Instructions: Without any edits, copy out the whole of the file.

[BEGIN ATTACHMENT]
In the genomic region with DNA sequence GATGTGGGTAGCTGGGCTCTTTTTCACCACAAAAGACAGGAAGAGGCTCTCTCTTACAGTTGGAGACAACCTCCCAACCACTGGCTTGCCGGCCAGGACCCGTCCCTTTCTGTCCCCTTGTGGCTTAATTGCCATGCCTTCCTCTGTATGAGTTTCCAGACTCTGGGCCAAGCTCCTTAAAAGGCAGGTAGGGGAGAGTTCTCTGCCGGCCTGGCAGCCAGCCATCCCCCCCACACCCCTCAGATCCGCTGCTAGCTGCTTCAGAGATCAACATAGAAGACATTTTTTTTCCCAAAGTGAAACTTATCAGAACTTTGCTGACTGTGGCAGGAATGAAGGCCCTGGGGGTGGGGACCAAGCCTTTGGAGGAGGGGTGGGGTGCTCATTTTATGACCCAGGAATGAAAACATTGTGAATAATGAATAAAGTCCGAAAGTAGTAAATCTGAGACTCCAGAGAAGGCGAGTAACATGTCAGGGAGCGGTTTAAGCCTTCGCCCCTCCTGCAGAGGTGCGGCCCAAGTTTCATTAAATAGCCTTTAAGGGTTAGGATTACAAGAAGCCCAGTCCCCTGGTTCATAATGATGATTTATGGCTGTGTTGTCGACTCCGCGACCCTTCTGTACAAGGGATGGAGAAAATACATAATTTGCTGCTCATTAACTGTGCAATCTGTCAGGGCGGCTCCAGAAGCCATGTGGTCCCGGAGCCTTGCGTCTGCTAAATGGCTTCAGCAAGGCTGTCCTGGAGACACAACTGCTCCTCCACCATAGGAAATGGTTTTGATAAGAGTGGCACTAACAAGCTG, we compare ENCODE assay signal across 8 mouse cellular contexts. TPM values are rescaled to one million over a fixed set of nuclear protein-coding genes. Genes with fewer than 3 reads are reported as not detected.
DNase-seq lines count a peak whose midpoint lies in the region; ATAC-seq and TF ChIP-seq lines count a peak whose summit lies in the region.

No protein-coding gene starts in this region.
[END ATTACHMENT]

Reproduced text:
In the genomic region with DNA sequence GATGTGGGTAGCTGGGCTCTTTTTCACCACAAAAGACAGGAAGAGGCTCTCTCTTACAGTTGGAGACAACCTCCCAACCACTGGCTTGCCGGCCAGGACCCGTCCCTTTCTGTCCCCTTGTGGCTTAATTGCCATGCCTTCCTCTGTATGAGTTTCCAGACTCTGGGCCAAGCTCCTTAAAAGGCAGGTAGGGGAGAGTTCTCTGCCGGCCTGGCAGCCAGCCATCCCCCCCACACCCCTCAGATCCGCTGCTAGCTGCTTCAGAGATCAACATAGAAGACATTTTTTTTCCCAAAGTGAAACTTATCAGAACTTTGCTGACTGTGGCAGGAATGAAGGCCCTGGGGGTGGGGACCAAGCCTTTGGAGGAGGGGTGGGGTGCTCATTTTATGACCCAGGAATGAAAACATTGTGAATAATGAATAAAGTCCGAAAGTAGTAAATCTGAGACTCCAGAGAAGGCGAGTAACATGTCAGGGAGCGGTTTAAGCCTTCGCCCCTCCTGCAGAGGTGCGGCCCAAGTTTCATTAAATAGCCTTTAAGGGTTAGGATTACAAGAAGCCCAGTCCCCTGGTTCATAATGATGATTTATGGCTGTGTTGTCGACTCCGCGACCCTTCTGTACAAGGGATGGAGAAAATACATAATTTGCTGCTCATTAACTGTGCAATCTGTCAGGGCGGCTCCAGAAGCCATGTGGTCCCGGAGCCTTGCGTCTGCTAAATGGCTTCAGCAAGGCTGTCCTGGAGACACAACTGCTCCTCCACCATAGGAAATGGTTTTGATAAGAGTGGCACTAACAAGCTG, we compare ENCODE assay signal across 8 mouse cellular contexts. TPM values are rescaled to one million over a fixed set of nuclear protein-coding genes. Genes with fewer than 3 reads are reported as not detected.
DNase-seq lines count a peak whose midpoint lies in the region; ATAC-seq and TF ChIP-seq lines count a peak whose summit lies in the region.

No protein-coding gene starts in this region.